A Place for Me (Image Vol 12 No 1 – Jan/Feb 1996

By Matt Dabbs

By Tom Alexander

My coworker could see that I was dragging my heels as I prepared for another night of work. My mind was other places, my concerns on other people, and my emotions invested elsewhere.

“What’s wrong,” Shelly asked.

We were nurses who had worked closely together for the last five years in the same ICU. We had literally gone through life and death together many times – so hiding the problems brought to work from the outside was almost impossible.

“Oh, just things, you know.” I hoped she would let it go at that – but not Shelly. She was my friend, and so she waited for me to get whatever was bothering me off my chest.

“Well, it’s a ‘church thing,’ so you probably wouldn’t understand.” Boy, for someone who was trying to connect their non-churched friends with Jesus, that was a lousy line! “But okay,” I recanted (Besides, I thought, this could be interesting).

So, I proceeded to describe a church meeting I had just come from, in which we discussed whether or not some of our women could have a more public role in an upcoming special worship service. While some were very positive about the idea, others were indignant at even the suggestion.

It wasn’t long till you could cut the tension in the room with a knife. Feelings and viewpoints were expressed with great emotion. Some of the brothers (and sisters) even got kind of testy. While some challenged the traditions of our past, other questioned this new agenda for the future.

In the end, however, enough of the members were willing, for at least this one Sunday, to give it a try. But it was not a unanimous decision. When the meeting was adjourned, some left without even saying good-bye.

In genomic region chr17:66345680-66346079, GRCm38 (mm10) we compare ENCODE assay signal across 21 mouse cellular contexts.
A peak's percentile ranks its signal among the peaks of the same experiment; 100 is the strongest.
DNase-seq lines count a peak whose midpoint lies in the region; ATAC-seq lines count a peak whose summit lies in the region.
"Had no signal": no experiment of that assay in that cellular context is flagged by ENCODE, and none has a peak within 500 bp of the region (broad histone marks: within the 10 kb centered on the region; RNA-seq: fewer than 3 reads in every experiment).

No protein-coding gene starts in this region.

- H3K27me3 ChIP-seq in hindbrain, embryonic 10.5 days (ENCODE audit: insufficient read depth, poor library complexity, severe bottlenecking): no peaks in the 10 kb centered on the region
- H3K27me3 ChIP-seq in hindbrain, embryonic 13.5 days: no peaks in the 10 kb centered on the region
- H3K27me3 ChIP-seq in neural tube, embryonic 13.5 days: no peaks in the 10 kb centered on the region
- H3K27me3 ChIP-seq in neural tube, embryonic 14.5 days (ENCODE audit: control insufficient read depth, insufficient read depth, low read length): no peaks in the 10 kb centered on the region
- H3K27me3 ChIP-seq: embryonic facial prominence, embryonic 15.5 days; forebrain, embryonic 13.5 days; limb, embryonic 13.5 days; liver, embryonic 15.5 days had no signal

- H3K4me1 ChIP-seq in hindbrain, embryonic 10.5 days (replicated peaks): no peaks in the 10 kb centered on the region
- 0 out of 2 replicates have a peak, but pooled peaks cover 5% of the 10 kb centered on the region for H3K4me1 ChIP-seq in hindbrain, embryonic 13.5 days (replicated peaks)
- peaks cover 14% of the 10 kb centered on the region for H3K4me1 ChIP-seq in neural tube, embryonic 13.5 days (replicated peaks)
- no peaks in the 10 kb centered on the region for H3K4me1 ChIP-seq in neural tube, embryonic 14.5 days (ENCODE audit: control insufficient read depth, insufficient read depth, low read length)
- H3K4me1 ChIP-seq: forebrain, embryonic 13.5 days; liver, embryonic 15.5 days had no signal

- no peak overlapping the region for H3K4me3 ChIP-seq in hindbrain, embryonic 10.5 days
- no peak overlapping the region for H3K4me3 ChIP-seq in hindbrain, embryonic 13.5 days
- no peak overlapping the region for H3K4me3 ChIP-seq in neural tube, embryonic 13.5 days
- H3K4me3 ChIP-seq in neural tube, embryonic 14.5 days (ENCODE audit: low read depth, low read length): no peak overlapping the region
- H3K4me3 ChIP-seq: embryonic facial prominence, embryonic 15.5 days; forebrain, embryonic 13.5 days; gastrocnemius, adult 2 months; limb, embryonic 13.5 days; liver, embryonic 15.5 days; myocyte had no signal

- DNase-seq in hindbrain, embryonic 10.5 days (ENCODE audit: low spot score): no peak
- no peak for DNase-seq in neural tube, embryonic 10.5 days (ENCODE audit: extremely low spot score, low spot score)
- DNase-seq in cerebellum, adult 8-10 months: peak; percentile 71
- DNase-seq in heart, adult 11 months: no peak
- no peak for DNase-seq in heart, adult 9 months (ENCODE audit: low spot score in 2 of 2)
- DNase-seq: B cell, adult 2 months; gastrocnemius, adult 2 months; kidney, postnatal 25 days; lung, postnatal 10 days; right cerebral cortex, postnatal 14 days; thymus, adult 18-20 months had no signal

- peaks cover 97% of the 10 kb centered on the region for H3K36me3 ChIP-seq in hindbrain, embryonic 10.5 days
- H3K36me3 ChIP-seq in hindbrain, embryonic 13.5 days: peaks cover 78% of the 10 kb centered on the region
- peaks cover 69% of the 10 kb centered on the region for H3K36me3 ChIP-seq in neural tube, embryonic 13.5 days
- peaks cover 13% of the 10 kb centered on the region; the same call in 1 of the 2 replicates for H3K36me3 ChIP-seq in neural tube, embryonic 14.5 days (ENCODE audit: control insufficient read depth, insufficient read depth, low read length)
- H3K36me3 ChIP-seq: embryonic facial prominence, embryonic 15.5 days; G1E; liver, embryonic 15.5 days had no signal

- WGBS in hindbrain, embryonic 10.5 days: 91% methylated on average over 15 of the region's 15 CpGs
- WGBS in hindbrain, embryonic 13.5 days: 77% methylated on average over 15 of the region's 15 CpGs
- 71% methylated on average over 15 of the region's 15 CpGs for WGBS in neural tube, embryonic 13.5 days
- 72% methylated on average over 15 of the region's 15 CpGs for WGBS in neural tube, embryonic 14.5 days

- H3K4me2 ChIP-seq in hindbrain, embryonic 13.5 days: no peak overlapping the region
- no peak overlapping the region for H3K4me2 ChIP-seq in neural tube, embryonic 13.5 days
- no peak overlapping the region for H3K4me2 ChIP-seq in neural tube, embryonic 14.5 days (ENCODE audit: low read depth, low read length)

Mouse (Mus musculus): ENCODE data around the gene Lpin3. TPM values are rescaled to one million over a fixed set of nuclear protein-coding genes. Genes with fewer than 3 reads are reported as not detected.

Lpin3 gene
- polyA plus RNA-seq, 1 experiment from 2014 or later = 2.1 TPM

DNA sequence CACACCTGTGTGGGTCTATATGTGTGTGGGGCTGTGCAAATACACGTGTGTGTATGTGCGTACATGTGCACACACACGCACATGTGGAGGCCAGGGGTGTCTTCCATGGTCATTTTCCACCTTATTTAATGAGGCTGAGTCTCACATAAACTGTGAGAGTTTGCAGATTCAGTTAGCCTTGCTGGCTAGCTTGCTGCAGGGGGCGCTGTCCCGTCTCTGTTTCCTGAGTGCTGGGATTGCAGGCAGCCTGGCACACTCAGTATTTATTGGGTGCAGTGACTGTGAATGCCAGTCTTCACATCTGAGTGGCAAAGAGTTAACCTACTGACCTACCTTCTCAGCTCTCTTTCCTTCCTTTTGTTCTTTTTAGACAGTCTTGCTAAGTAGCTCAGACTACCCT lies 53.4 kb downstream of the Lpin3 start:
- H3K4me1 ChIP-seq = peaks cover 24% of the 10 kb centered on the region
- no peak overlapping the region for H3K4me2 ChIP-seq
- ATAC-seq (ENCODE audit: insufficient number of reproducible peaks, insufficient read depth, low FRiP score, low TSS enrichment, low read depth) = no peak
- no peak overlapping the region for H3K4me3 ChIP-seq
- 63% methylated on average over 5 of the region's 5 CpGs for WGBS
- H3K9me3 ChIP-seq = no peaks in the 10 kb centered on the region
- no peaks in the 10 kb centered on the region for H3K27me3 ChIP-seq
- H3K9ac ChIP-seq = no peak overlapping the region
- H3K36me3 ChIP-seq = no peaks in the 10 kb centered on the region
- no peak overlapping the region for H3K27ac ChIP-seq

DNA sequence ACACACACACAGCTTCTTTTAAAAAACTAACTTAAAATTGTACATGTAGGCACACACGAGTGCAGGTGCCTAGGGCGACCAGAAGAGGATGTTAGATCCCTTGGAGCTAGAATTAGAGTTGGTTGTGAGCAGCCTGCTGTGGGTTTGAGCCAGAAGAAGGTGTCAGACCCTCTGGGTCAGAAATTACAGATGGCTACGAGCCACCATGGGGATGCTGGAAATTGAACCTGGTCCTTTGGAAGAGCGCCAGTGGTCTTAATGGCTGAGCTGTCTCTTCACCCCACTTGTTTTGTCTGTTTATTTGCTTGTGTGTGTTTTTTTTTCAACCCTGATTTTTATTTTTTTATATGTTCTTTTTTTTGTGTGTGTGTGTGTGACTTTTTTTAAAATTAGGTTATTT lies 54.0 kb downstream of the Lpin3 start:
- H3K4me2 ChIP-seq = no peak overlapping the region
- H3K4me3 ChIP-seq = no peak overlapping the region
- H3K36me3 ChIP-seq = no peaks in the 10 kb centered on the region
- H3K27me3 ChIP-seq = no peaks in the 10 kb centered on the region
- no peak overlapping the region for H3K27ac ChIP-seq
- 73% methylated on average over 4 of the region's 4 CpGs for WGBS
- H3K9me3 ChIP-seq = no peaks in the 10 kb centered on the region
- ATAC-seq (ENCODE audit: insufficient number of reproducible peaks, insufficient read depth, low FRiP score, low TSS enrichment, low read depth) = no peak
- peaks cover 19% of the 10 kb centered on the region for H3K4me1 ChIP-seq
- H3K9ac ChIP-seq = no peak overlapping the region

“Shelly,” I concluded, “that’s not what I wanted to happen. I initiated the idea of this special service because I wanted to bring us all together – not to tear us apart! I had simply hoped we could all experience a special Sunday morning worship, in which anyone who had a song, a prayer, or maybe a word of encouragement – whether a man or woman – could share it with the group.”

It had really seemed like a great idea and very much in keeping with the spirit and  tone of the early Christian assemblies.

Shelly now paused and had a very reflective look on her face. I could tell she was uncertain how to say what she obviously wanted to say. Finally, my unchurched friend spoke.

“Tom, if at your church, a woman can’t even read the Bible or say a prayer out loud with other Christians in worship to God, well…I don’t think I would want to go to your church. There’s no place for me, and I need a place for me.”

I had no response. I was speechless. Seriously, what do you say to that? Do you throw 1 Corinthians 14 or 1 Timothy 2 back at her? Come on – I wasn’t talking to a theologian or a Sunday School teacher or even an average Sunday morning churchgoer. I was talking to a tough, yet caring ICU nurse, who needed God in her life, and I had constantly sought ways to build a spiritual bridge to her.

Yet, she won’t even approach that bridge, because as she sees it, it’s a bridge that has a great big sign on it that says, “Men Only!” and there’s just no place for her on it.

We went to work and tried to give tender care to the patients entrusted to us. We quietly watched on person pass into eternity and managed to delay that trip for another. We talked about other things and got through the long hours of the night. But I have not forgotten Shelly’s words, and I doubt I ever will.

You see, I want very much to be biblical in my church, and I refuse to compromise that foundation. Yet, as I read the Scriptures, I see worship as not only a place for Tom, Bill and Steve, but for Shelly, Pam, and Theresa as well.

One day, maybe just one day, there will finally be a place for my friend Shelly, even in my church. I sure hope so.

categoria commentoNo Comments dataMarch 6th, 2017
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Profile photo of Matt DabbsThis author published 1598 posts in this site.
Matt is the preaching minister at the Auburn Church of Christ in Auburn, Alabama. He and Missy have been married 12 years and are raising two wonderful boys, Jonah and Elijah. Matt is passionate about reaching and discipling young adults, small groups, and teaching. Matt is currently the editor and co-owner of Wineskins.org.

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